This is what Holy Week is supposed to look like:
And this is what we woke up to this morning:
How long, O Lord?, we northerners start to wonder with winters that persist into April. “There seems to be so much more winter than we need this year,” wrote Kathleen Norris, and we’re living her words this morning.
Last year during Holy Week, I mused about reversed expectations. How everything the disciples thought would happen with their messiah, in fact, didn’t. Then almost a year later to the day, I wrote about my own reversed expectations with this pregnancy.
So I woke up this morning to snow – certainly not the first time a late spring storm has surprised us – and I thought about expectations once again. I simultaneously protest “This isn’t supposed to happen!” and accept “I should have known this would happen.”
We all learn, as we grow, that life will continue to confound us. But why do I seem to need to relearn this lesson over and over? My plans and expectations – a walk outside with S this afternoon, a handful of blooming hyacinth to pick for Easter – continually bump up against the plans of God and the world around me.
Is it my own stubbornness, my unwillingness to learn and let go, my desire for control?
Or is it the simple fact of being human, of needing reminders, of having to hear the same story over and over again before we start to understand it?
The liturgies of Holy Week are the same every year. We wash feet, we break bread. We kiss the wood of a cross. We hold candles and sing Alleluias. We hear the same stories, pray the same prayers. And yet every year it feels different. Every year we learn something new.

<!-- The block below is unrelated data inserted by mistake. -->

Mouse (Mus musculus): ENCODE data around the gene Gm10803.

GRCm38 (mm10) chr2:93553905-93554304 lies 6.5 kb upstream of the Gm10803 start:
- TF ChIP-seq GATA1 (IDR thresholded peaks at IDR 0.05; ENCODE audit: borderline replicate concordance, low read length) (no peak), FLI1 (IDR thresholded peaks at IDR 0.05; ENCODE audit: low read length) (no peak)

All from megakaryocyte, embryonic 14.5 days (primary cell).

A priest who taught me in graduate school once told us that he reads T.S. Eliot’s poem Ash Wednesday every year to begin Lent. And its meaning, he told us, “depends on how many ashes I’ve had in my life that year.”
Holy Week is like that, too. The years where we’ve given so much of ourselves in service to others, it may be Thursday’s foot-washing that speaks to us. The years where we’ve struggled with suffering, it may be Friday’s starkness and mourning that calls our name. The years where we’ve moved from darkness to light, it may be Saturday’s bursting forth into flame that brings us alive. The years where we have so much to celebrate, it may be Sunday’s hopeful dawn that rings out our joy.
It all depends on what our life has been like that year.
We need to hear the same stories, go through the same motions, and watch the same rituals in order to learn the same lessons all over again – at once new and undiscovered.
So perhaps April snow is good, too. It reminds me that Holy Week will surprise me again this year.